September 30, 2014
Rate this
Odors take sewer crew on ‘fishing’ trip
THEIR CATCH: Warwick Sewer Authority workers Vincent Russ Jr. and Joseph Colicchio display some of what they hauled from two storm drains on Manning Street in Oakland Beach on July 17.

A nose can be a powerful investigative tool.

In fact, the Warwick Sewer Authority (WSA) depends on odor complaints to help them locate problems with the system.

“If you’re smelling something, we want to know about it,” said authority executive director Janine Burke.

She said the source of a foul odor could be an overflow, or a broken or clogged pipe. The source of the odor, usually hydrogen sulfide gas, is generated by deteriorating organic material and can also be destructive.

“It can eat away at pipes,” said Burke.

The gas is deemed responsible for the damage caused to the Cedar Swamp pumping station – one of the city’s largest – that took several months and more than $2 million to repair.

Odor complaints are logged and pinpointed on a map so the authority gets a clue about potential problems underground.

But the crew dispatched to a complaint July 17 was surprised by what they found.

In the mayor’s office, Receptionist Betty Smith logged the call from a Manning Street resident in Oakland Beach at 10:09 a.m. The resident complained of odors entering the home from the air conditioner. There was only one word that described the smell, and Smith recorded the complainant’s words, just as she heard them.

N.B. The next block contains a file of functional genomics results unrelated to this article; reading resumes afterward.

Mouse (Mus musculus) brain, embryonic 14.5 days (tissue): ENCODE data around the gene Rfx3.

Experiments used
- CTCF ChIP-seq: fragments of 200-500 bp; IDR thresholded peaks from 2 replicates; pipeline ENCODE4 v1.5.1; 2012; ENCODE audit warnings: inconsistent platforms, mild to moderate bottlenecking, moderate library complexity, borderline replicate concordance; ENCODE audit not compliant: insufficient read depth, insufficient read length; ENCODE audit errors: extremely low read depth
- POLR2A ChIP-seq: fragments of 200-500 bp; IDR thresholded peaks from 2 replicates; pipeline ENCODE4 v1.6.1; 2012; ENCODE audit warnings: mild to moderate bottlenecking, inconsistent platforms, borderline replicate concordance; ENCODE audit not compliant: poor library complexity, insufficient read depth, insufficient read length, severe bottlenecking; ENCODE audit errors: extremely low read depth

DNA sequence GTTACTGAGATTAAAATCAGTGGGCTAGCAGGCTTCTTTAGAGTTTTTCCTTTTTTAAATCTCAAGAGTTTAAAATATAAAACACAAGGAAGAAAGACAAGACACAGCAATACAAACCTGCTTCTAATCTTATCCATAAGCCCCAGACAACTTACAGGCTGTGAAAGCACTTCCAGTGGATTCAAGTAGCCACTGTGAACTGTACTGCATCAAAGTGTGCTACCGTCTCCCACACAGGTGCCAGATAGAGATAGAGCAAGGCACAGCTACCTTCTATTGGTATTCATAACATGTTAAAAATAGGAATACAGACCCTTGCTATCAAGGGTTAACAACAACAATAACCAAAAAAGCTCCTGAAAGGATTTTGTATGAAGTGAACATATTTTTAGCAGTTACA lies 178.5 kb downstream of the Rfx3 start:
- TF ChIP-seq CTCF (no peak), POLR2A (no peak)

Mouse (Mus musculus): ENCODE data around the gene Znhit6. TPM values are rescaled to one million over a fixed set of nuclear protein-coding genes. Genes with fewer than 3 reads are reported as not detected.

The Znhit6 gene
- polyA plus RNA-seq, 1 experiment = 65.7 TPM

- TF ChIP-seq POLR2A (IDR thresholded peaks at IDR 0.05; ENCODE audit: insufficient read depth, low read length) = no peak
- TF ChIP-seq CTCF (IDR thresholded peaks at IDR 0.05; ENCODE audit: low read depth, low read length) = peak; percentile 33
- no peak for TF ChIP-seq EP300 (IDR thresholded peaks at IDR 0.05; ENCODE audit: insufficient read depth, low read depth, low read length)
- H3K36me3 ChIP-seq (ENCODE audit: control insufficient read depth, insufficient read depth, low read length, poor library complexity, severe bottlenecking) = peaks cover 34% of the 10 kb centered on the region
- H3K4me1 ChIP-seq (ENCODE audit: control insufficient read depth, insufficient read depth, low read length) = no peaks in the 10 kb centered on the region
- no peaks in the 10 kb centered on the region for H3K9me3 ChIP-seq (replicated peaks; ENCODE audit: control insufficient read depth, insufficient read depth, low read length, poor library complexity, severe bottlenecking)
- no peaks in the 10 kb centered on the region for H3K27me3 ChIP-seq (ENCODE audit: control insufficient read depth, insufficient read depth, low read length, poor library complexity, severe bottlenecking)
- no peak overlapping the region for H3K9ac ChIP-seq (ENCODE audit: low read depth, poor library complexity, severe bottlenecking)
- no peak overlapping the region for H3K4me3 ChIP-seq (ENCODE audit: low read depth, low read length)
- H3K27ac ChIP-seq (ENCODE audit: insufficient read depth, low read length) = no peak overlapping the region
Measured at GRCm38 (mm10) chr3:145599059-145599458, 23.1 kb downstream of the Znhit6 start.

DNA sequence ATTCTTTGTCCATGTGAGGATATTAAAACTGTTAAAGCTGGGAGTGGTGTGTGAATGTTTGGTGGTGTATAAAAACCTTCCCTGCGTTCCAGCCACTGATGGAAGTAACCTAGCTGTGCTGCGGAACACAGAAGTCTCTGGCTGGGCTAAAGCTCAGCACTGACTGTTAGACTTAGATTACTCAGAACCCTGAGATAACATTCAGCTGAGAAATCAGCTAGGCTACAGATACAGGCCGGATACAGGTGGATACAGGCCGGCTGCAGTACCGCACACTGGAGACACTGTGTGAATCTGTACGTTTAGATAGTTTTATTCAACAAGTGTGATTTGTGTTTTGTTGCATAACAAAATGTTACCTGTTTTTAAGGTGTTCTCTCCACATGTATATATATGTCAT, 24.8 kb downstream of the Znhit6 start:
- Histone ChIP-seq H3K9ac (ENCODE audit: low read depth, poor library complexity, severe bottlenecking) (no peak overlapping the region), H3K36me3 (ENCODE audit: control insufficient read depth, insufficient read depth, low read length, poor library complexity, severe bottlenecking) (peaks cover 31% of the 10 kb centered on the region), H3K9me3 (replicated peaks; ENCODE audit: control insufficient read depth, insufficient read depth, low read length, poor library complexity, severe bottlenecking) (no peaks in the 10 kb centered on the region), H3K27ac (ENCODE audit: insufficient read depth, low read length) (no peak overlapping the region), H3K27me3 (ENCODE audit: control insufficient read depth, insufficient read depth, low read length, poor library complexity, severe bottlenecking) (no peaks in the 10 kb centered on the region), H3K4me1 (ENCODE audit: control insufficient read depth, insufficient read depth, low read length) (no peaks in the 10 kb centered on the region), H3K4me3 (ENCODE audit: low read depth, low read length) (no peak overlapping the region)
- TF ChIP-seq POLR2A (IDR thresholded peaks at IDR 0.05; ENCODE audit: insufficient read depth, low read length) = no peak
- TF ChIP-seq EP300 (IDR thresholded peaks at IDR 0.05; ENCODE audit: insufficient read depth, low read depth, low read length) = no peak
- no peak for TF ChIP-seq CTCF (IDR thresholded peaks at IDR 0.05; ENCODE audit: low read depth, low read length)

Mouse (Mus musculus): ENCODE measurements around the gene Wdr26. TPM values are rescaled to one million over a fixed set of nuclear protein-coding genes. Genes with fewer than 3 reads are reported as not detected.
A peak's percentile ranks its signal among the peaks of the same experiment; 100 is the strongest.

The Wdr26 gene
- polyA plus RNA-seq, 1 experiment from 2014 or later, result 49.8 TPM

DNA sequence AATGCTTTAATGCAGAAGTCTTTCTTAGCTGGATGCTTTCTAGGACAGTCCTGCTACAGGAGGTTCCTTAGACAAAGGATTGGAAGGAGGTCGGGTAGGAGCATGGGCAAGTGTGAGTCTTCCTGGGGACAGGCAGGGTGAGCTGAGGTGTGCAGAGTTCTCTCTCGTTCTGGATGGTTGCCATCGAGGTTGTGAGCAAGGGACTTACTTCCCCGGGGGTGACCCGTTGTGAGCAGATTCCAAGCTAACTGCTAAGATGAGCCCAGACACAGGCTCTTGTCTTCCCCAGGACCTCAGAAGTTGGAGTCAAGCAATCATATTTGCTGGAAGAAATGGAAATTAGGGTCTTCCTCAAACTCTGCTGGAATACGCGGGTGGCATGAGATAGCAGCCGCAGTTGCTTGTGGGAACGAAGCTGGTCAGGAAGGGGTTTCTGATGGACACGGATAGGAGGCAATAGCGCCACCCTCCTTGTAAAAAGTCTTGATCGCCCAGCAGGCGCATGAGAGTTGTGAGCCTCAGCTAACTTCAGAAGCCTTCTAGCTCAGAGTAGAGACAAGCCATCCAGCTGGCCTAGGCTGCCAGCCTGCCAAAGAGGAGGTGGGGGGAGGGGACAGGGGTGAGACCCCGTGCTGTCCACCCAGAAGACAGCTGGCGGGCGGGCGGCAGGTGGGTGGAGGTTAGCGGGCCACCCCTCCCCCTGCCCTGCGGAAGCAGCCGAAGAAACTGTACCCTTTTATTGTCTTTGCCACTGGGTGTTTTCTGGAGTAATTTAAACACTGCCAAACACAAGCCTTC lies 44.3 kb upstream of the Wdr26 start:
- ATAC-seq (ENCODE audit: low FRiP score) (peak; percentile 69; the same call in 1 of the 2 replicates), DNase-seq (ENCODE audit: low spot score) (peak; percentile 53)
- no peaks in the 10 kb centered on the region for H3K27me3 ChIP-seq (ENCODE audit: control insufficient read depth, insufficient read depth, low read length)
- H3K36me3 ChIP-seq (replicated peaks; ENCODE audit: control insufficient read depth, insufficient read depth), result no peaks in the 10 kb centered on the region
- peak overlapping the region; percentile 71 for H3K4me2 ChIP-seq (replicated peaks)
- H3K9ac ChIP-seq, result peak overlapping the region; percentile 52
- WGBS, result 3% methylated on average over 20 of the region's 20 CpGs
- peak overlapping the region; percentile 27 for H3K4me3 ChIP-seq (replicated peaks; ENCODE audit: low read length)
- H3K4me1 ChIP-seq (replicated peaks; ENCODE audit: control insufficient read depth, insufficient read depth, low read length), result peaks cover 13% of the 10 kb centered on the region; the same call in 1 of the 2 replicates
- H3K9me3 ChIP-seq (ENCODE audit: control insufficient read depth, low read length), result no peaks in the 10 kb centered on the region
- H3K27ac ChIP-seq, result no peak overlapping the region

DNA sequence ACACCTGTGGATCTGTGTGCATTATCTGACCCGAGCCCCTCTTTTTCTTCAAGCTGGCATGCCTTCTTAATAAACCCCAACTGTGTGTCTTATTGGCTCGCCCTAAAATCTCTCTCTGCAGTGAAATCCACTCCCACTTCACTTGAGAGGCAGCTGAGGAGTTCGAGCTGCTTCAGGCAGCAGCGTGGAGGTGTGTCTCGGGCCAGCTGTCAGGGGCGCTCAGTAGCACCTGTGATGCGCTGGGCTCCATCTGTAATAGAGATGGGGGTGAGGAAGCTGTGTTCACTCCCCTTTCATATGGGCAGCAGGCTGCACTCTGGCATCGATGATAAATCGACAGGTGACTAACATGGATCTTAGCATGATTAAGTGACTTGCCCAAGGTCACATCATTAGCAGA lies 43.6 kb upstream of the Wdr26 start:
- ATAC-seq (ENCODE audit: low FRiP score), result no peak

“Odor busters” Vincent Russo Jr., Joseph Colicchio and assistant superintendent Scott Goodinson were dispatched, arriving at 12:45 p.m. The first discovery was that the odor was coming from a storm drain, not a sewer line. Road drainage systems come under the authority of the Public Works Department.

“We try to help each other out,” Burke said, explaining that a DPW crew was not immediately available to address the problem, so they decided to help. It didn’t take the authority crew long to identify the source of the smell: They found a collection of fish heads. The crew moved to a second connecting drain to find more fish parts. The pair then did their own fishing, removing the carcasses and other debris, which they followed by hosing down and disinfecting the drains.

By 3 p.m. the work was done. It was safe for area residents to turn on their air conditioners again.

Burke was proud of the service the authority crew had performed but was annoyed by what some thoughtless person had done.

“It’s a storm drain, not a garbage disposal,” she said. 


You must be logged in to post a comment. Click here to log in.
Welcome to RIjobs.com
Copyright © 2014, Beacon Communications. Powered by: Creative Circle Advertising Solutions, Inc.